In addition to solid slab countertops, granite tiles can be used to create a colorful and durable work station. The photo above shows how granite tiles were used to create a sink, backsplash and elevated counter. (Image at right by Wayne Howard © iStockphoto.com.)


Granite Tile
Granite  tile
Granite tiles are often used as flooring and wall panels to produce an elegant, high-luster space. The stone used for these tiles would be called "gabbro" by geologists but the term "granite" is used in the decorative stone trade - see the box at right for definitions of granite. (Image at right by Maciej Noskowski © iStockphoto.com.)


Granite Facing Stone
Granite facing stone
In large construction projects granite can be used in two different ways: 1) as a structural element, and 2) as decorative facing or veneer. Both of these are shown in the Arlington Memorial Bridge over the Potomac River at Washington, D.C. above. Visible immediately above the water line in this photo are the large rectangular granite blocks that were used in the piers of the bridge. These blocks are a structural use of granite. The visible surface of the bridge above the piers is covered with a thin veneer of facing stone to provide an attractive appearance. (Image at right by Klaas Lingbeek-van Kranen © iStockphoto.com.)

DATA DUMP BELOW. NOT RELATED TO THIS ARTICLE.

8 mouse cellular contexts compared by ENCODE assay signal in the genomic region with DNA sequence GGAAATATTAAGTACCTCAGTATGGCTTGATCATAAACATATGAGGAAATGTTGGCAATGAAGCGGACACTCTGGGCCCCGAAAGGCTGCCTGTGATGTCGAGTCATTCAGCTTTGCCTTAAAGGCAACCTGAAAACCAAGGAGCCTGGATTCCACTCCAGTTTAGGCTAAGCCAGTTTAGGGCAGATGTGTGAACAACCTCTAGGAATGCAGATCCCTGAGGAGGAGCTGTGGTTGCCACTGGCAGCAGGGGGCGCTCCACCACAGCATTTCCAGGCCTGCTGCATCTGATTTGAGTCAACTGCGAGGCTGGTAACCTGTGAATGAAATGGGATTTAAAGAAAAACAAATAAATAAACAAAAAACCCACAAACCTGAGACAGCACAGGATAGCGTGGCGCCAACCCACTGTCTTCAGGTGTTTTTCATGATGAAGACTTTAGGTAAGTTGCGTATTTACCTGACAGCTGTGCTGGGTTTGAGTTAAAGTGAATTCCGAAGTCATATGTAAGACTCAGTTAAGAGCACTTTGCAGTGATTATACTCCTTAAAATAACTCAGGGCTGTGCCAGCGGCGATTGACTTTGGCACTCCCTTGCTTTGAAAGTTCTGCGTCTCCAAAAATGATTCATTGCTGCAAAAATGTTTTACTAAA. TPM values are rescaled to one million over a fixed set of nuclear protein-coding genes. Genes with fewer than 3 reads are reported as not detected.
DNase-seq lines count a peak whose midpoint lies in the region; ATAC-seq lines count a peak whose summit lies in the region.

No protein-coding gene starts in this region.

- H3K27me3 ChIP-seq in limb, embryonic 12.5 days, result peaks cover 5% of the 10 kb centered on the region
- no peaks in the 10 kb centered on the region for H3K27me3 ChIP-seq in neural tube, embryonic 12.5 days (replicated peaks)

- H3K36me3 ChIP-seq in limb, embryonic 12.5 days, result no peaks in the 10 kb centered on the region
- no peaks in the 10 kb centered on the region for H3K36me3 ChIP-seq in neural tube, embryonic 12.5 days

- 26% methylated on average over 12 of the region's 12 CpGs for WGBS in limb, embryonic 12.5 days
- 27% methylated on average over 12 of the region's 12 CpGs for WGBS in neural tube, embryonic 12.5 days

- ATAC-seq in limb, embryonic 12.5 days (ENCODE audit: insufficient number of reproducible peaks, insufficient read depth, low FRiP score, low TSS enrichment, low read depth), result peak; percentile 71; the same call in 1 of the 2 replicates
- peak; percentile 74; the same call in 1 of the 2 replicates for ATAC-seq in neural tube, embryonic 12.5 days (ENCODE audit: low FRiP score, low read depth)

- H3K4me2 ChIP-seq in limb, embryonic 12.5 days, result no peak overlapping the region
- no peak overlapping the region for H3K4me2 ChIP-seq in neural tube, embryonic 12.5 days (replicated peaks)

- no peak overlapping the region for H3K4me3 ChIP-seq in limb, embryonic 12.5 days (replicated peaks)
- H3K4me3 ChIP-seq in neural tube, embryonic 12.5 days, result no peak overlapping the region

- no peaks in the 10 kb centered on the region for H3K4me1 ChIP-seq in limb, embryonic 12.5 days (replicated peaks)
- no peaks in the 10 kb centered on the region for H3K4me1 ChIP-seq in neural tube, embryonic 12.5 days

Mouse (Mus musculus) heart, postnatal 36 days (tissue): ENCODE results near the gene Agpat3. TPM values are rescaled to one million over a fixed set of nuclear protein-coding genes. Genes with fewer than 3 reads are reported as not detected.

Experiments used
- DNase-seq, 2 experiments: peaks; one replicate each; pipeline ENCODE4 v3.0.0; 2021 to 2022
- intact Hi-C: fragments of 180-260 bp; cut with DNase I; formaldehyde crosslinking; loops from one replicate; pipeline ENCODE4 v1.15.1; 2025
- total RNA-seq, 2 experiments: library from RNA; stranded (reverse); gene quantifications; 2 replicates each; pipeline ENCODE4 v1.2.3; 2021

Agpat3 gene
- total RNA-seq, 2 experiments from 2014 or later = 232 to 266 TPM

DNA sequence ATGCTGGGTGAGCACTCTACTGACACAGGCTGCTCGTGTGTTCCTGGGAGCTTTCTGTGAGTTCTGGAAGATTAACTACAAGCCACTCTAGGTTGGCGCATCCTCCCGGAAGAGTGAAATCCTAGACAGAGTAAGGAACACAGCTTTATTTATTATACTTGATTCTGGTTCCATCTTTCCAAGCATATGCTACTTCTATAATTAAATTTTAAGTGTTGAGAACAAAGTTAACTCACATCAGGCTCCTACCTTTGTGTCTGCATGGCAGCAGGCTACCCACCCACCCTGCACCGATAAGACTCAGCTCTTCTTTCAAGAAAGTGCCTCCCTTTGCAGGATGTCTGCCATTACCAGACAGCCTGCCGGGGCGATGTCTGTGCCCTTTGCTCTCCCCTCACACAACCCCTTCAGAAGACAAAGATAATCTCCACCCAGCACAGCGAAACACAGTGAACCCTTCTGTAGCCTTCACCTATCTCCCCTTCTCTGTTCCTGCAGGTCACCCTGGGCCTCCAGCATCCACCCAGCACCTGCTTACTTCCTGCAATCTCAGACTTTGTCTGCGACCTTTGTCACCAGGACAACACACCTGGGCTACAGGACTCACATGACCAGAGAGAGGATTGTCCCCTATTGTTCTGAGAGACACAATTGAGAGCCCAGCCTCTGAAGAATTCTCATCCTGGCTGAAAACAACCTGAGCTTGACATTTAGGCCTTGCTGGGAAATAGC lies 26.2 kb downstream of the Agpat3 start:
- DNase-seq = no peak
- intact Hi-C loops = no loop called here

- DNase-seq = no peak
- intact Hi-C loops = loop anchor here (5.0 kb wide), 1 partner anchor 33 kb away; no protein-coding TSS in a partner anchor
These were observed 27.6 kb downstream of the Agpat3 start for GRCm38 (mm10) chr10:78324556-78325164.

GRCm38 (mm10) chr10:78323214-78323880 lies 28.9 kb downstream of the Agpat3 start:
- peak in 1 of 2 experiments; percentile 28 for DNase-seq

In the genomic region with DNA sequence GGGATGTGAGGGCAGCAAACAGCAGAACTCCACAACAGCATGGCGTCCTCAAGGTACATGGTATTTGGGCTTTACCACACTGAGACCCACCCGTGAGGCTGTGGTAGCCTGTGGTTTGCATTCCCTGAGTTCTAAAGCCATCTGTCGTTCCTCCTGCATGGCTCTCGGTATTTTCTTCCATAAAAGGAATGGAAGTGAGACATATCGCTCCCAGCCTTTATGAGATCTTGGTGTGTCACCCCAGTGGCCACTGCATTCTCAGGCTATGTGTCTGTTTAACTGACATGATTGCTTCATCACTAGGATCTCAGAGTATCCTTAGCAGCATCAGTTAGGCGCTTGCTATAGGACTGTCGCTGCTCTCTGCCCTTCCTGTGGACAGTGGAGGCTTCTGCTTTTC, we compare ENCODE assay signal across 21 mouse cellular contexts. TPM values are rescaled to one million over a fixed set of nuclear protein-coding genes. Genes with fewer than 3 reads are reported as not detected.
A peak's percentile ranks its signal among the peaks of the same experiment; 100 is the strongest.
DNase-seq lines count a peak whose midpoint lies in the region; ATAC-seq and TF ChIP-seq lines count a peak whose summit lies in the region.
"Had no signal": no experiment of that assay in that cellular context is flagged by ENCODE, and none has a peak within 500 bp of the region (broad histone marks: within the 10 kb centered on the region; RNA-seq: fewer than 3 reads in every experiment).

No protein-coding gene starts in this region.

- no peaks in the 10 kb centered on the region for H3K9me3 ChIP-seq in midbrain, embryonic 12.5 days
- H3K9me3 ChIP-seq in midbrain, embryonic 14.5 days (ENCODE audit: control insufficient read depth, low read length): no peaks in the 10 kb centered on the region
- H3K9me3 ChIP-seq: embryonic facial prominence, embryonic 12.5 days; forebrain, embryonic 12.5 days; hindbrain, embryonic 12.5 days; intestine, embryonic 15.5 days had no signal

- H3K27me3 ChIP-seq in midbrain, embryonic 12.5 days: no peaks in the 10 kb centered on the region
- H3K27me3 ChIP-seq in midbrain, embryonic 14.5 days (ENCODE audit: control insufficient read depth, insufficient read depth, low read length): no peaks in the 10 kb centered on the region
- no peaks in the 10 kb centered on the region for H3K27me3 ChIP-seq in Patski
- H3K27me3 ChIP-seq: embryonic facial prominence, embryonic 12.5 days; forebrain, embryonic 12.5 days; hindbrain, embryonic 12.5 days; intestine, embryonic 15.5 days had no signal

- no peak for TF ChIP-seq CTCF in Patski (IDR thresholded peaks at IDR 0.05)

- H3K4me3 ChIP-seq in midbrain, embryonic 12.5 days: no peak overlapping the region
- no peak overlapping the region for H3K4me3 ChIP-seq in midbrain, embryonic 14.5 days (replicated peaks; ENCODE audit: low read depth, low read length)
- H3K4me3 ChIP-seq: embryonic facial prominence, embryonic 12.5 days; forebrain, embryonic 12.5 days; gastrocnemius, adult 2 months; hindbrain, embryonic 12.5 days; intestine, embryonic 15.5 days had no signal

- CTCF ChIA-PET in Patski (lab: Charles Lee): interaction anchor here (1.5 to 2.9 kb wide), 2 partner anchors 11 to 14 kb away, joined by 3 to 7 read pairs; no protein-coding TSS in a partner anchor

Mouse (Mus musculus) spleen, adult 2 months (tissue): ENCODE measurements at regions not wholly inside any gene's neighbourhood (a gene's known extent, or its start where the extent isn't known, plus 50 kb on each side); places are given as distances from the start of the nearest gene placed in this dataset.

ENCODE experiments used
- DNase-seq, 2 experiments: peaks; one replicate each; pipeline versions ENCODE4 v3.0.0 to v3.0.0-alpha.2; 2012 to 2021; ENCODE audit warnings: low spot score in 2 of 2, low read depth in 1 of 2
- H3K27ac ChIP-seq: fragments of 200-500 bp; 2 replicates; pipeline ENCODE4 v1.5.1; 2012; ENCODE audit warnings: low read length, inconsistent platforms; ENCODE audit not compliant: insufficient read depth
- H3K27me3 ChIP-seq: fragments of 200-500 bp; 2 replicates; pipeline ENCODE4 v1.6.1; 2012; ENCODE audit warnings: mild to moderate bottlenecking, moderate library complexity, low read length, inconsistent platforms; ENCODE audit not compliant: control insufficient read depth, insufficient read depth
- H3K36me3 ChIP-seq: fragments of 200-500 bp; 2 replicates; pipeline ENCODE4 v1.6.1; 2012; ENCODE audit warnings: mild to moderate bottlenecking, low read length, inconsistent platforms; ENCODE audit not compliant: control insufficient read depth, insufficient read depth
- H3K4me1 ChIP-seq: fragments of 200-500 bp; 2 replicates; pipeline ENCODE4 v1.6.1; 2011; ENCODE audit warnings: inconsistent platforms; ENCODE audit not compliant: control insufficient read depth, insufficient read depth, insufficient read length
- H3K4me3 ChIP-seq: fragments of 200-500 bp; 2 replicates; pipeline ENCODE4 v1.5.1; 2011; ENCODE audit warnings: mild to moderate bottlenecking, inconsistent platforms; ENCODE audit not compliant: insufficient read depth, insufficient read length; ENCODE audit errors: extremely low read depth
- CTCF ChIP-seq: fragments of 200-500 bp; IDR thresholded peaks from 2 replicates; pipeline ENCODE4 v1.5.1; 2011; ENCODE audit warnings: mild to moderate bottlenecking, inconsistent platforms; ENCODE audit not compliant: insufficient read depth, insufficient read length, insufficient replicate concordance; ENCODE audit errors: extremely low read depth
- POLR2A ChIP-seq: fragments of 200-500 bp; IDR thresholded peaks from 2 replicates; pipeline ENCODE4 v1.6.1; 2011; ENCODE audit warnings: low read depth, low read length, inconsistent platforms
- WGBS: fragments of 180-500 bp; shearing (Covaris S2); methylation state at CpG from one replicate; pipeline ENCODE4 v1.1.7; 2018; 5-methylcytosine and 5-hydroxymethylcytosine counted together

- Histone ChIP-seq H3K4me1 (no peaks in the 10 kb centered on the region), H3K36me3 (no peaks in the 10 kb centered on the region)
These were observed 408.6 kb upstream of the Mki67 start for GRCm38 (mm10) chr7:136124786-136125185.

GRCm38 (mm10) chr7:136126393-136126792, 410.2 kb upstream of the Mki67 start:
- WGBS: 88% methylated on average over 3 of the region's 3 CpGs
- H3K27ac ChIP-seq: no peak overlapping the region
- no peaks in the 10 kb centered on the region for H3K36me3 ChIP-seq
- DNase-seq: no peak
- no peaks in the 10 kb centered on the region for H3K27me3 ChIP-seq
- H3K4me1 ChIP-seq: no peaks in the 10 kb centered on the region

Granite Curbing
Granite  curbing
Granite is often used as a street curbing. Curbs made from granite are more durable than those made of concrete. They also provide a more decorative appearance. (Image at right by Arkady Mazor © iStockphoto.com.)


Granite Monument
Granite monument
Granite does not need to be quarried to be used. Mount Rushmore, a granite monument in the Black Hills of South Dakota is a tribute to George Washington, Thomas Jefferson, Theodore Roosevelt and Abraham Lincoln that is carved directly into the mountain. (Image at right by Jonathan Larsen © iStockphoto.com.)


Granite Slabs
Granite slabs
Projects begin with an idea and a rough piece of rock. If you have read this far you are definitely interested in granite. A trip to a local stone yard might inspire you to enrich your surroundings with some interesting granite features. (Image at right by Luis Carlos Torres © iStockphoto.com.)